Some of the boys of Kakuma are entirely focused on achieving their diplomas. Discipline is no longer needed to motivate the boys. “Nobody had to smack hands anymore for bad marks; everyone had plenty of motivation (157).” Many of the boys waited hours at a time to study or read a book in the library. Some boys had to hand-copy books, so they could take them back to their hut to read. “I spent a lot of time hand-coping the library books… I made my own miniature library (155).” The study group spent most of their time inside a classroom to study. “I studied in the refugee school from early a.m. to eight p.m. (158).”The boys dedicated all of their time to their studies, and were able to complete school in a shorter time span than US schools. These dedicated boys have inspired me to study harder and to do better in school.
A passage from this week’s reading caught my attention and made me think. “They searched me and found the 500 shillings I had been given to buy books for the library. They pulled my hair, punched me, and took the money (150).” In this passage, the Turkana police stopped Jon while he was on his way to buy books for the library. They arrested Jon because they claimed his pass to be outside the refugee camp was no good. However, the pass was good for another 30 days. The police just wanted to cause trouble for Jon. They treated him cruelly and wrongfully. This passage made me think of how anyone could cause another pain and trouble when they know the circumstances are false and when they know those actions are wrong. It upsets me to know that these wrongdoings do occur all around the world. I will remember this passage when I ever see wrongdoings occur and will do my best to help out in the situation.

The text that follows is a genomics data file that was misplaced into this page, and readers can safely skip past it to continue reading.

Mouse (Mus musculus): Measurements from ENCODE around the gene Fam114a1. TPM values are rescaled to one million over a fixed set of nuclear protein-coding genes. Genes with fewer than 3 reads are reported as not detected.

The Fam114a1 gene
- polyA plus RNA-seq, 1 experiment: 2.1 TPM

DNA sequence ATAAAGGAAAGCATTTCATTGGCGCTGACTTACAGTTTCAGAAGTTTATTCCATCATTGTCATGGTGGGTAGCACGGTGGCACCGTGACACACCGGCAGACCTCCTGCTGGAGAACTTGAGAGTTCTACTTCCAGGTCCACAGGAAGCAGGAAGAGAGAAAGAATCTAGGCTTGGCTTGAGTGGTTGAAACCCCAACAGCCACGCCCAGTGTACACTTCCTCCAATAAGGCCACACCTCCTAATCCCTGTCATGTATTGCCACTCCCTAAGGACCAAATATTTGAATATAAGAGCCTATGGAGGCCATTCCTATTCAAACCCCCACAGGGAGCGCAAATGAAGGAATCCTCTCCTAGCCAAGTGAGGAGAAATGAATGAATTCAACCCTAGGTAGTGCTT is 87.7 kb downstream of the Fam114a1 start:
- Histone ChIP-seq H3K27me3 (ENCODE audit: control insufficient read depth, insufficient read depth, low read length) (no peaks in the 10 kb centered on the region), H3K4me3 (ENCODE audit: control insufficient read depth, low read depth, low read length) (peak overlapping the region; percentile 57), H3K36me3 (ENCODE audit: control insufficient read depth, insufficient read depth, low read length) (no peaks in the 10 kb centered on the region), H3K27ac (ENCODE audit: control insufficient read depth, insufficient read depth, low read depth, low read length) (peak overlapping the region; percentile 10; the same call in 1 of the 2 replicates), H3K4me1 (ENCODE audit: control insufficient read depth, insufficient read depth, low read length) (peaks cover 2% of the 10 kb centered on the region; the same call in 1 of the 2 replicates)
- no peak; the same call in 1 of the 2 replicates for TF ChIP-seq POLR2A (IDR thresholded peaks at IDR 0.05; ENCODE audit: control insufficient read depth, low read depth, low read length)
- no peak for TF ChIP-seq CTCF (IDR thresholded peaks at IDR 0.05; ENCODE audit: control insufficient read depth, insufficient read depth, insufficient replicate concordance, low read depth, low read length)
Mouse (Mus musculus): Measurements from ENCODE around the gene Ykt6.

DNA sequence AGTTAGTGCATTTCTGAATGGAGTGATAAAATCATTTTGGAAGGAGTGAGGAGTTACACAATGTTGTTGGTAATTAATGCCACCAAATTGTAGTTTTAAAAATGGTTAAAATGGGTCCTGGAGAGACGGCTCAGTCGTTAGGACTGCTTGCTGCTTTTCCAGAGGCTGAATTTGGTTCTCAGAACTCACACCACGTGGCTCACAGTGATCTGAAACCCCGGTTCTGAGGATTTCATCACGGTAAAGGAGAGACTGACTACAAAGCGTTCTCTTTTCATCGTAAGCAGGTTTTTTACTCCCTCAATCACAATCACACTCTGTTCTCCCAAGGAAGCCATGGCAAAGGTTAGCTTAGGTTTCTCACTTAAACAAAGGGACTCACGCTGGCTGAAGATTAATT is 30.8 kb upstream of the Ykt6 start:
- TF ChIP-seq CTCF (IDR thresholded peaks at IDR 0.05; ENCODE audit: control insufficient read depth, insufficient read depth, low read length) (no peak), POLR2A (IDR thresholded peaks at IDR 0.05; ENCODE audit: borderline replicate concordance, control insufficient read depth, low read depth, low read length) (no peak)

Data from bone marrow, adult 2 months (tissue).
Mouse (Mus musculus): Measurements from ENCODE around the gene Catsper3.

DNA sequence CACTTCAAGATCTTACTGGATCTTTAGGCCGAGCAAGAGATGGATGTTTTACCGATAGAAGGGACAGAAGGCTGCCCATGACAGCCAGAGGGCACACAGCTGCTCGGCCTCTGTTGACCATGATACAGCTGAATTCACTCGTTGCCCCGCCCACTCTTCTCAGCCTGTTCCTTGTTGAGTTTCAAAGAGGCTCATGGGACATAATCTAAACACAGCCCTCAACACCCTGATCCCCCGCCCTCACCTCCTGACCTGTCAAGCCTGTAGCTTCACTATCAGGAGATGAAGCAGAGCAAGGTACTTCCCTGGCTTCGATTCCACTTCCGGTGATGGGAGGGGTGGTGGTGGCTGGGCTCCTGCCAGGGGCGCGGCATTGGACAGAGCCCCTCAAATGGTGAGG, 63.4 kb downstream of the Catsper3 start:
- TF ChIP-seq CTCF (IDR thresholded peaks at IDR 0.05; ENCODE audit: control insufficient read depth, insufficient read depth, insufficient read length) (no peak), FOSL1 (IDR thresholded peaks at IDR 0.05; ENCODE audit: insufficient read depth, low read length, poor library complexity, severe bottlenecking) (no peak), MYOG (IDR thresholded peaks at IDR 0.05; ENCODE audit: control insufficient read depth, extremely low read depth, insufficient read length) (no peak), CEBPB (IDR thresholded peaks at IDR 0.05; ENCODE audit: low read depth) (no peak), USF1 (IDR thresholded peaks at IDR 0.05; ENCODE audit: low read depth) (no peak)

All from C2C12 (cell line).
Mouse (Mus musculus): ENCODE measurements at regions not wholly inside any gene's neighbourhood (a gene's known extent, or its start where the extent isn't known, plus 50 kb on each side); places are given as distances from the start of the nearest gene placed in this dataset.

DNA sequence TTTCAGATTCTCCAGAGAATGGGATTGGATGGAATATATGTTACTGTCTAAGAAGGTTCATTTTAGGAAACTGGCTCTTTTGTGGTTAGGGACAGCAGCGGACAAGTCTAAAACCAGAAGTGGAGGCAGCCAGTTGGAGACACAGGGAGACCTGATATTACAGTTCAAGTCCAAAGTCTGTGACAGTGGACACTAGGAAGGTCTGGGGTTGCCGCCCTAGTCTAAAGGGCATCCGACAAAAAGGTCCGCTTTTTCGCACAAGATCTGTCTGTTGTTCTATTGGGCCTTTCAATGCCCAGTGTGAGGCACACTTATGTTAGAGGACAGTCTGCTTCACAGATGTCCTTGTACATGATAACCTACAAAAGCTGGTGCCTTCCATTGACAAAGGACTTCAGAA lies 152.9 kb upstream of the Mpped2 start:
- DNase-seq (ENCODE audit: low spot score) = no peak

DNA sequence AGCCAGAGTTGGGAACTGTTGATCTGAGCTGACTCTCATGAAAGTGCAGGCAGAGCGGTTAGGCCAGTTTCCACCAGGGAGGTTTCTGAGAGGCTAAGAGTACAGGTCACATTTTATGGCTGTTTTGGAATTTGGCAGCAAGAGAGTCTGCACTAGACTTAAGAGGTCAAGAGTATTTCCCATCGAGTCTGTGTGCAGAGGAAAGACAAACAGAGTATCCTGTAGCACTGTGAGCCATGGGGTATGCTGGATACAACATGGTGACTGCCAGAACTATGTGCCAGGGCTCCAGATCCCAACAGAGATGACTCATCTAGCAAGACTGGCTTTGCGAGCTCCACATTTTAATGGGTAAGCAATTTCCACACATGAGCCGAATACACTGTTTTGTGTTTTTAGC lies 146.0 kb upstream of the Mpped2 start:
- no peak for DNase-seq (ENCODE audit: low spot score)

This past week, I have been using Google Books to locate book resources for my research paper on genocide. Google Books has supplied me with many creditable books to use for resources. One of which is Genocide and Crisis in Central Africa written by Christian P. Scherrer. This book has given me information about the causes and effects of the genocides in Africa. Another book I was able to locate on Google Books is Genocide in Darfur written by Janey Levy. This book has given me information about the lives of the victims and survivors and what they experienced during and after the genocides. Google Books is an excellent online library. I hope to find more resources using Google Books.